Format

Send to

Choose Destination
See comment in PubMed Commons below
Arch Biochem Biophys. 2013 Oct 15;538(2):130-7. doi: 10.1016/j.abb.2013.08.007. Epub 2013 Aug 27.

The membrane potential modulates thrombin-stimulated Ca²⁺ mobilization and platelet aggregation.

Author information

1
Department of Physiology (Cell Physiology Research Group), University of Extremadura, 10003 Cáceres, Spain.

Abstract

G protein-coupled receptors can be directly modulated by changes in transmembrane voltage in a variety of cell types. Here we show that, while changes in the membrane voltage itself do not induce detectable modifications in the cytosolic Ca(2+) concentration, platelet stimulation with thrombin or the PAR-1 and PAR-4 agonist peptides SFLLRN and AYPGKF, respectively, results in Ca(2+) release from intracellular stores that is sensitive to the membrane depolarisation. Direct activation of G proteins or phospholipase C by AlF4(-) and m-3M3FBS, respectively, leads to Ca(2+) release that is insensitive to changes in the membrane potential. Thapsigargin-, as well as OAG-induced Ca(2+) entry are affected by the membrane voltage, probably as a result of the modification in the driving force for Ca(2+) influx; however, hyperpolarisation does not enhance thrombin- or OAG-evoked Ca(2+) entry probably revealing the presence of a voltage-sensitive regulatory mechanism. Transmembrane voltage also modulates the activity of the plasma membrane Ca(2+)-ATPase (PMCA) most likely due to a decrease in the phosphotyrosine content of the pump. Thrombin-stimulated platelet aggregation is modulated by membrane depolarisation by a mechanism that is, at least partially, independent of Ca(2+). These observations indicate that PAR-1 and PAR-4 receptors are modulated by the membrane voltage in human platelets.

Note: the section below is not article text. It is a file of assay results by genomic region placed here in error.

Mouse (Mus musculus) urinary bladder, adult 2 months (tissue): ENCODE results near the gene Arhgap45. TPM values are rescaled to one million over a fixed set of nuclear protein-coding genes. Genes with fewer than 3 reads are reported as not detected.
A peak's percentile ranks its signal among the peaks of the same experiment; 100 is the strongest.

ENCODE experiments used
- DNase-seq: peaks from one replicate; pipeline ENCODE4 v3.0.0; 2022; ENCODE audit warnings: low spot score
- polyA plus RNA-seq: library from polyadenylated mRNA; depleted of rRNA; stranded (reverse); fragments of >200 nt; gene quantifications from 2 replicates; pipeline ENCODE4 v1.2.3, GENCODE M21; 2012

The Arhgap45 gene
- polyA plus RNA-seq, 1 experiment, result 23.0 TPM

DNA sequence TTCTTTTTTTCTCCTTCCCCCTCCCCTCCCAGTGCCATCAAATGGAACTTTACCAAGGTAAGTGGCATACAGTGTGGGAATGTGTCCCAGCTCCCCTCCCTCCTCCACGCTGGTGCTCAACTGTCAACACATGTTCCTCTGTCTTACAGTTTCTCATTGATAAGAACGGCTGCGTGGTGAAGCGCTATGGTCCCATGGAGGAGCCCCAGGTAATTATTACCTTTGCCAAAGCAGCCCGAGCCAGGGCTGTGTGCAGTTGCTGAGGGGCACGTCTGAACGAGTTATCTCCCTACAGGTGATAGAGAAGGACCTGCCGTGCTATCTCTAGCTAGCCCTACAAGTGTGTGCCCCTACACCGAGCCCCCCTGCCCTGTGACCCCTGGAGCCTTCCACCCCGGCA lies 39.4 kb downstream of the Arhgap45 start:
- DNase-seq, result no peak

KEYWORDS:

Aggregation; Ca(2+) entry; Ca(2+) release; Human platelets; Membrane potential; Thrombin

PMID:
23988350
DOI:
10.1016/j.abb.2013.08.007
[Indexed for MEDLINE]
PubMed Commons home

PubMed Commons

0 comments
How to join PubMed Commons

    Supplemental Content

    Full text links

    Icon for Elsevier Science
    Loading ...
    Support Center